COVID-19 Update: Report from Employee Forum, May 14
Dear Kenyon staff and faculty,
Many of you were able to join me yesterday for a video conference in which I reported on the state of the College at the close of this most unusual semester. When I look back on all that we have accomplished over the past two months — the transition to remote teaching, learning and working — the ways in which we have kept our community connected even at a distance — how we have stretched to meet an entirely new set of needs with existing resources — I am awed but not surprised. Kenyon’s strength has always come from the hard work, dedication and outstanding performance of its people. For this, I thank you.
As challenging as this spring has been, we are only at the beginning. Yesterday I began to lay out how the College intends to approach the work ahead, and I will recap our plans here, as there is much to digest. The questions we seek to answer go beyond how to manage through the next few weeks or months, or what we need to do for the fall semester or even next year; rather, we are defining how Kenyon will operate in a COVID-19 world, which will be with us for at least as long as it takes to develop a vaccine. Our goal is unwavering: to carry out the mission of the College — to build strong foundations for lives of purpose and consequence — while protecting the health and safety of our community, supporting our students and employees, and stewarding the long-term health of the institution.
WORK OF THE SUMMER
Working in close coordination with state and local health authorities, we will take the summer to assess and adapt our spaces, protocols and habits, gradually reintroducing campus activities so that we are ready to welcome students back for in-person instruction this fall. I hesitate to use the word “re-open” to describe this process, both because the College never closed and because our day-to-day work will be different from what it was before the pandemic. For example, we know that keeping the density of people low is one way to reduce the risk of transmission and therefore some of us will continue telework; and yet we also know that some work is best done in person, here on campus, and we need to find ways to do that as safely as possible. It will be a balance.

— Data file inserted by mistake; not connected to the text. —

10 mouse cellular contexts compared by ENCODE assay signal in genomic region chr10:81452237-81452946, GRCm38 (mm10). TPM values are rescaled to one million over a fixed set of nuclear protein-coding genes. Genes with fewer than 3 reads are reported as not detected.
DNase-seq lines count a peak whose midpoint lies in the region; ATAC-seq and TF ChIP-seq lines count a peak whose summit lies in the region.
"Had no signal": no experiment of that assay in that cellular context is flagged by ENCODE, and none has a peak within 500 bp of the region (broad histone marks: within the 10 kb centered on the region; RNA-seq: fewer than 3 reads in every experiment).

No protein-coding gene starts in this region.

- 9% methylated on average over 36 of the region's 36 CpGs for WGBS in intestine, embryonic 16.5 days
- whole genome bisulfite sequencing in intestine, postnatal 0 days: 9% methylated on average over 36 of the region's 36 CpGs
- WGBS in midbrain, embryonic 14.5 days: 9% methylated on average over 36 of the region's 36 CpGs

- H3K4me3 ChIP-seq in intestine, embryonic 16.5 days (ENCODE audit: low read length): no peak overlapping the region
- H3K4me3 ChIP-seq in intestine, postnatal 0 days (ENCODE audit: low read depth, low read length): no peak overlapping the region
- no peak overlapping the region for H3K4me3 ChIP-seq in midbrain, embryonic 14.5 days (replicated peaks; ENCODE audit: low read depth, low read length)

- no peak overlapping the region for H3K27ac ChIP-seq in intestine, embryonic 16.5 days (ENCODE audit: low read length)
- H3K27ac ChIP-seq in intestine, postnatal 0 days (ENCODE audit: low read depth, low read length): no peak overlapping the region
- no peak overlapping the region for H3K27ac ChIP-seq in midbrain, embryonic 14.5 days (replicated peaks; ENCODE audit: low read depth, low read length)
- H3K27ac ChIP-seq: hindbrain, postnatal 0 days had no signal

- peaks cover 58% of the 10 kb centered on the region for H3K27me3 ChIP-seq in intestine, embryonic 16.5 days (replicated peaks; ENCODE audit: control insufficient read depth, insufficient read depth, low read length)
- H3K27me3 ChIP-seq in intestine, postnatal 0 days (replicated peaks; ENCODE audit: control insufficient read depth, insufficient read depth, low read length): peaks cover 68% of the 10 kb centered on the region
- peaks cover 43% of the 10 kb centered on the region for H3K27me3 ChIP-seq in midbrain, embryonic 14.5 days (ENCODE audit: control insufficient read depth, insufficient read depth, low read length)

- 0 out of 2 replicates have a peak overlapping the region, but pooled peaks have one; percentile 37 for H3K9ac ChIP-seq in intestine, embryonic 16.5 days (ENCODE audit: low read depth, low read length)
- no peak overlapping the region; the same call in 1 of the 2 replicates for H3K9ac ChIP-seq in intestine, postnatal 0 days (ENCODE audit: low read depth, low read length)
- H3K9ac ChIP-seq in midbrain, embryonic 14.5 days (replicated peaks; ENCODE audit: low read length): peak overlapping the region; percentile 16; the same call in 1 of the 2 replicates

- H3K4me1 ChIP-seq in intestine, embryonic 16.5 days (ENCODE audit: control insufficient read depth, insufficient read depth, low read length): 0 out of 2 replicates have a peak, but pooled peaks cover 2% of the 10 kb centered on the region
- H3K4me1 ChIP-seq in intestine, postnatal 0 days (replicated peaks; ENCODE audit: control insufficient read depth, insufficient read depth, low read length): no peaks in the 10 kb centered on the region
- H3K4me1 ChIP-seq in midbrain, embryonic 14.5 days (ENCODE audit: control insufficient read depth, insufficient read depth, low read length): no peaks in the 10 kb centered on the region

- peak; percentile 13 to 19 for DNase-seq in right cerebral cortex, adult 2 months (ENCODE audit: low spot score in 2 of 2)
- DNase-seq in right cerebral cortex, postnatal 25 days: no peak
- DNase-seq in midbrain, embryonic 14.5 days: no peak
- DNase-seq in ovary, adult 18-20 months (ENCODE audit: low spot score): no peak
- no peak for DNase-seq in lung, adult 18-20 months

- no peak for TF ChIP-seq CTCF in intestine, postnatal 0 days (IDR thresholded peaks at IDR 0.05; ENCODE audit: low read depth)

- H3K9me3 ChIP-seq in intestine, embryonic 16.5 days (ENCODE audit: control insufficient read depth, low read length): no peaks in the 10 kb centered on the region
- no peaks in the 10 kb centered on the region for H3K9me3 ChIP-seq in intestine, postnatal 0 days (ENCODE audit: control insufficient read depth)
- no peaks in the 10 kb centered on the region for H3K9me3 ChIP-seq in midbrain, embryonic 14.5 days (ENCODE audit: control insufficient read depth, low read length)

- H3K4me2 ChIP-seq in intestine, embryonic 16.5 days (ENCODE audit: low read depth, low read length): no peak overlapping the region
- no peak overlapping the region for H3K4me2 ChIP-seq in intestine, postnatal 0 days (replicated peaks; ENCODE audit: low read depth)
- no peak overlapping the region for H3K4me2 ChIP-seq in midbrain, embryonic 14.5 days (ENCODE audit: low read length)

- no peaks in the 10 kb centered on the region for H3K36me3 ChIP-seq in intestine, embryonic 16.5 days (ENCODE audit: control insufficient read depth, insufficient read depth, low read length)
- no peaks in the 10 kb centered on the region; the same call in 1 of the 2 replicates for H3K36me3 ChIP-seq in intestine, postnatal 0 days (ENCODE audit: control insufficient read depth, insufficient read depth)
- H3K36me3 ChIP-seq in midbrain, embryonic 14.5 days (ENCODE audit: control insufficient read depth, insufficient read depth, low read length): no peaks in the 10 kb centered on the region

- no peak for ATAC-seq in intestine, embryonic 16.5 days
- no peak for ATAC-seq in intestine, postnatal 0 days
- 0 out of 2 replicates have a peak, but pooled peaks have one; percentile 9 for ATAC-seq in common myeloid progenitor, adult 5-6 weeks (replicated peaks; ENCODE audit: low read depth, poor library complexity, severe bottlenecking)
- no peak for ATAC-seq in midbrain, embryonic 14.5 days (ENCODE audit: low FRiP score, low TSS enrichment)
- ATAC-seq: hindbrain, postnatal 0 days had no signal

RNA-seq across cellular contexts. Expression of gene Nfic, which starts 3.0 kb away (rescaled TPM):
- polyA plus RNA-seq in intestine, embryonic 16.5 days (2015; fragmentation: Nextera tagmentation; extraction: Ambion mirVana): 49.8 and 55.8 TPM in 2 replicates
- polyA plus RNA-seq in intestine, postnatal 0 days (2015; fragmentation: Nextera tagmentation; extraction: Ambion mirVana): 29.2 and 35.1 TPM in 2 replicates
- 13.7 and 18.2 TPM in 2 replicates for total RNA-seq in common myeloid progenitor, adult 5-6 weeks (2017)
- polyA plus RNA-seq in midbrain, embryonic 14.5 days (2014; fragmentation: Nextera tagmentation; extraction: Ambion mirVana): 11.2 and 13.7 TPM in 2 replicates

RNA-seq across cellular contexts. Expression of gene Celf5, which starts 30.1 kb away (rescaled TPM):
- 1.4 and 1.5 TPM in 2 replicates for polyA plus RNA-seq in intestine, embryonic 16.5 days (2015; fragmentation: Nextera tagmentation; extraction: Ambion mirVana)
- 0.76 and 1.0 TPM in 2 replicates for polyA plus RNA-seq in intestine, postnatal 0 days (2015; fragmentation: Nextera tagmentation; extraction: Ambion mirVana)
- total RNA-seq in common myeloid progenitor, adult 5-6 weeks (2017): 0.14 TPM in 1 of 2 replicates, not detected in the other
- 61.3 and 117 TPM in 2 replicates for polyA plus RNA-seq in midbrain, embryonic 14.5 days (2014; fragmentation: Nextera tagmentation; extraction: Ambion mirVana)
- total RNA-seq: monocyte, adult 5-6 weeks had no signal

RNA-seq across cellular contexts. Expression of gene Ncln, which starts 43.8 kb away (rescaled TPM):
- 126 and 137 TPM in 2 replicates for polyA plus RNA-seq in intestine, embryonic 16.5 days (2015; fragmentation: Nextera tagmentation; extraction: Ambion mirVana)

We will put in place measures to reduce the risk of transmission, using as a baseline the public health standards for offices (PDF) and services (PDF)issued by the state. Our measures include:
Masks. Employees, students and visitors will wear masks inside campus buildings, except when alone in an office or other private space. Employees and students should plan to supply their own facial coverings; we will have masks available for visitors.
Physical distancing, gatherings. Desks, meeting rooms and occupancy rates will be set to allow a distance of at least 6 feet between people. Employees, students and visitors will be expected to respect physical distancing guidelines in their everyday interactions. Currently, gatherings are limited to 10 people in the state of Ohio.
Personal health monitoring. Employees should check their temperature before reporting to work and stay home if they have a temperature of 100.4°F or higher, are experiencing other symptoms of Covid-19 or been in contact with someone who is suspected or confirmed of having Covid-19. By reporting for work, employees certify that they meet these criteria.
Enhanced cleaning regimens. There will be regular, thorough cleaning of bathrooms and public spaces. Employees are encouraged to clean high-touch surfaces within their own workstations.
Shared, high-touch equipment. The use of public computers and printers may be discontinued.